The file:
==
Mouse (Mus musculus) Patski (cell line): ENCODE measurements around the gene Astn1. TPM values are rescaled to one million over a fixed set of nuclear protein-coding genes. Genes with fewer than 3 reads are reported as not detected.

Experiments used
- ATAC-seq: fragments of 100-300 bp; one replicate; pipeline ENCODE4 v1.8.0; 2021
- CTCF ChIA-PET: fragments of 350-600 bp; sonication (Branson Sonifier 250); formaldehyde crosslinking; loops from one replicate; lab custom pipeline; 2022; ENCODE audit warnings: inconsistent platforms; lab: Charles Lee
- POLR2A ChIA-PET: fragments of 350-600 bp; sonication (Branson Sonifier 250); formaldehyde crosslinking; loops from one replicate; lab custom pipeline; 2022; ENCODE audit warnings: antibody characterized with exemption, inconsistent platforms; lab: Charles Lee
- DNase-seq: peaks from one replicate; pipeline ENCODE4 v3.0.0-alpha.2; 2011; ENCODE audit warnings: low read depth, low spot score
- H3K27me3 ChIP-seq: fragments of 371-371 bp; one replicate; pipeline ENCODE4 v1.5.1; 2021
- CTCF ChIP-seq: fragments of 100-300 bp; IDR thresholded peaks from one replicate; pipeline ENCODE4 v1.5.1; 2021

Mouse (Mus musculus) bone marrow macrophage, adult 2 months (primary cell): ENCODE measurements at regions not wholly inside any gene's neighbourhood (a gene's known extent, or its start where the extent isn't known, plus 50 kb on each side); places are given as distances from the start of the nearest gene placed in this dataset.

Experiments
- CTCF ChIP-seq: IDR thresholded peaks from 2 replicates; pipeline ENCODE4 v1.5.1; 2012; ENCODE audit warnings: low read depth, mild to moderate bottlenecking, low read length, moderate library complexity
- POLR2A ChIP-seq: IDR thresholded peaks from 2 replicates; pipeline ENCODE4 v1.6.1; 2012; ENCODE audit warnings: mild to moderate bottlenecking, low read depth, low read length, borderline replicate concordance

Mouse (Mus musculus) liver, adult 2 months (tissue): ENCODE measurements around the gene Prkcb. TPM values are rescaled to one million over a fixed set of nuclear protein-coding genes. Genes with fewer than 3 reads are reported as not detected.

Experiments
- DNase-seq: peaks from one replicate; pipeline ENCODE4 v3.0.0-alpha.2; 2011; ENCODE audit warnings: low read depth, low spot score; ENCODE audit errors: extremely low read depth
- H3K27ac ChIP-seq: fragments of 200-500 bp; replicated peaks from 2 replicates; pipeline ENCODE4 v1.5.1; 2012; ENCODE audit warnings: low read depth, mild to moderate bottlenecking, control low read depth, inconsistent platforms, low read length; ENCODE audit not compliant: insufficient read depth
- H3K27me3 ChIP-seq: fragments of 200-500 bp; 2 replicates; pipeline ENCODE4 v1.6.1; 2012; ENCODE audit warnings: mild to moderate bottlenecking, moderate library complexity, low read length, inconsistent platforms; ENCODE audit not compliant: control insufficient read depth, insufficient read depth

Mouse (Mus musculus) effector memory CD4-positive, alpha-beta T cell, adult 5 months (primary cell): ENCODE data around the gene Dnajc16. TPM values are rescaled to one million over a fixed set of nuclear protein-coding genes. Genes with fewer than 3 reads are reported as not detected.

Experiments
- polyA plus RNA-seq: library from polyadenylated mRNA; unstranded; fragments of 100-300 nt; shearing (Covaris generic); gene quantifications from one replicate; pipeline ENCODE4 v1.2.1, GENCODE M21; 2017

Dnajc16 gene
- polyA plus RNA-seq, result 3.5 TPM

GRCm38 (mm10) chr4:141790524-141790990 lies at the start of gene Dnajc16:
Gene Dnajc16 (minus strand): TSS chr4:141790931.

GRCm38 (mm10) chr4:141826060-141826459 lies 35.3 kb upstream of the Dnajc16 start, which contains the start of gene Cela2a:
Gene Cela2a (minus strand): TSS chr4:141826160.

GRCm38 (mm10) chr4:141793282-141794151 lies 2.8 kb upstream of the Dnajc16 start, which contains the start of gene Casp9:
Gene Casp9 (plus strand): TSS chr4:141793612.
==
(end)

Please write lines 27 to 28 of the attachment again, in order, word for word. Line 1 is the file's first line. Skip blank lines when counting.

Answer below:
GRCm38 (mm10) chr4:141793282-141794151 lies 2.8 kb upstream of the Dnajc16 start, which contains the start of gene Casp9:
Gene Casp9 (plus strand): TSS chr4:141793612.